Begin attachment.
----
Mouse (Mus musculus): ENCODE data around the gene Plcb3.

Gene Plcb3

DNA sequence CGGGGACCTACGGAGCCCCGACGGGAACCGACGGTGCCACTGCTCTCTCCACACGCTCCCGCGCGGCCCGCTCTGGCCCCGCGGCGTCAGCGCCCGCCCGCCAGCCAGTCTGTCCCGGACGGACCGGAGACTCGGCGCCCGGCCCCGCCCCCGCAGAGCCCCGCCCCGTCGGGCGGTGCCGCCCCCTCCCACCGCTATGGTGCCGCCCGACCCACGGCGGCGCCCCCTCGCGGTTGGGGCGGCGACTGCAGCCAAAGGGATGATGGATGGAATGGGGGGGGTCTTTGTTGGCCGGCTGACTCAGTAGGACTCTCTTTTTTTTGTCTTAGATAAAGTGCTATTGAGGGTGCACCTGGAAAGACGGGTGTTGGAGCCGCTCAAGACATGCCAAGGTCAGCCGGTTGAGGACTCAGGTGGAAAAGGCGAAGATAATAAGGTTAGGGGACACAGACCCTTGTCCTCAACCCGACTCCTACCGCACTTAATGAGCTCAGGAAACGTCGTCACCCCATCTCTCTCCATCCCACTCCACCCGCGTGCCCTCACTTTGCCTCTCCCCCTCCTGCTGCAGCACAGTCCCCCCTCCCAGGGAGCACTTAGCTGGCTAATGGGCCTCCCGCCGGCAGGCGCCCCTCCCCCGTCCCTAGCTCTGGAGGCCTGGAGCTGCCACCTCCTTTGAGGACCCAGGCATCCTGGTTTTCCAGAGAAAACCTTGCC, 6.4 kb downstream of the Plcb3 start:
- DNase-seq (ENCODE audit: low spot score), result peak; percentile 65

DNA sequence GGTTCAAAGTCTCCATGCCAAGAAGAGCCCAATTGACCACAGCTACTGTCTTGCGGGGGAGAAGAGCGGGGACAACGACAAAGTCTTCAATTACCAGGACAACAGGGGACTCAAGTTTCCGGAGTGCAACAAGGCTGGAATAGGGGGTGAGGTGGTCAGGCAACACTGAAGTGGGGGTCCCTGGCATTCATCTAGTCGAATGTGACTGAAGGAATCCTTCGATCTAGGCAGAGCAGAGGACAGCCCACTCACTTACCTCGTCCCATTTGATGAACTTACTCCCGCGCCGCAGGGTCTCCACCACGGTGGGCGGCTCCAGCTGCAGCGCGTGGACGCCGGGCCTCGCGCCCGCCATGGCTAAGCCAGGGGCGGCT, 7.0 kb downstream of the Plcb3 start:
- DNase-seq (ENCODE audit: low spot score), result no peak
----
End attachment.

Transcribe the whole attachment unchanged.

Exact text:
Mouse (Mus musculus): ENCODE data around the gene Plcb3.

Gene Plcb3

DNA sequence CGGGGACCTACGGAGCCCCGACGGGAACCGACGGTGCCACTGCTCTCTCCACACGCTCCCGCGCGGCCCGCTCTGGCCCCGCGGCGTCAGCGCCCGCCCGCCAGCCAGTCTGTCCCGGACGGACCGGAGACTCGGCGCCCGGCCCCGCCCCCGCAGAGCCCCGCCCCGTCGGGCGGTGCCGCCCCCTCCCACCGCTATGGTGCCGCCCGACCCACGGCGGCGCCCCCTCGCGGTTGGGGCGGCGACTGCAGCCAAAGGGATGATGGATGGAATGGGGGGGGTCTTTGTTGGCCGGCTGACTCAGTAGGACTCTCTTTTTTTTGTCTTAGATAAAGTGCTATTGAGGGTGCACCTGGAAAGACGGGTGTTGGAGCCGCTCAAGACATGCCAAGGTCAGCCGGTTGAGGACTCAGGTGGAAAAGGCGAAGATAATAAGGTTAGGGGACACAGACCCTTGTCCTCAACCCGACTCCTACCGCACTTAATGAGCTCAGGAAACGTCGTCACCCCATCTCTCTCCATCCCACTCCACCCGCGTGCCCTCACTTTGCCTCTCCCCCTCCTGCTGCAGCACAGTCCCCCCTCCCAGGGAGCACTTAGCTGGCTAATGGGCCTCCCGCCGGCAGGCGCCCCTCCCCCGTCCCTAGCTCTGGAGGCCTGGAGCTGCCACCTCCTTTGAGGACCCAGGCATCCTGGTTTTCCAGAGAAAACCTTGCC, 6.4 kb downstream of the Plcb3 start:
- DNase-seq (ENCODE audit: low spot score), result peak; percentile 65

DNA sequence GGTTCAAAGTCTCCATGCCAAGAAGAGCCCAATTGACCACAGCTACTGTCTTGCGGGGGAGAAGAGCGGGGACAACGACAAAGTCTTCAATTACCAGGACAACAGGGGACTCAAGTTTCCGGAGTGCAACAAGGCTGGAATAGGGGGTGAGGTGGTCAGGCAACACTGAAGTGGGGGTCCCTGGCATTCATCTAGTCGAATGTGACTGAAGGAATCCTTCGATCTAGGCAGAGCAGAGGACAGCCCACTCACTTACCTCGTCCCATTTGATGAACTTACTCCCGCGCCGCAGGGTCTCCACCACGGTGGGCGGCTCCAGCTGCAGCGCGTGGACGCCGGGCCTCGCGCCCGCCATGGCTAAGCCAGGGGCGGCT, 7.0 kb downstream of the Plcb3 start:
- DNase-seq (ENCODE audit: low spot score), result no peak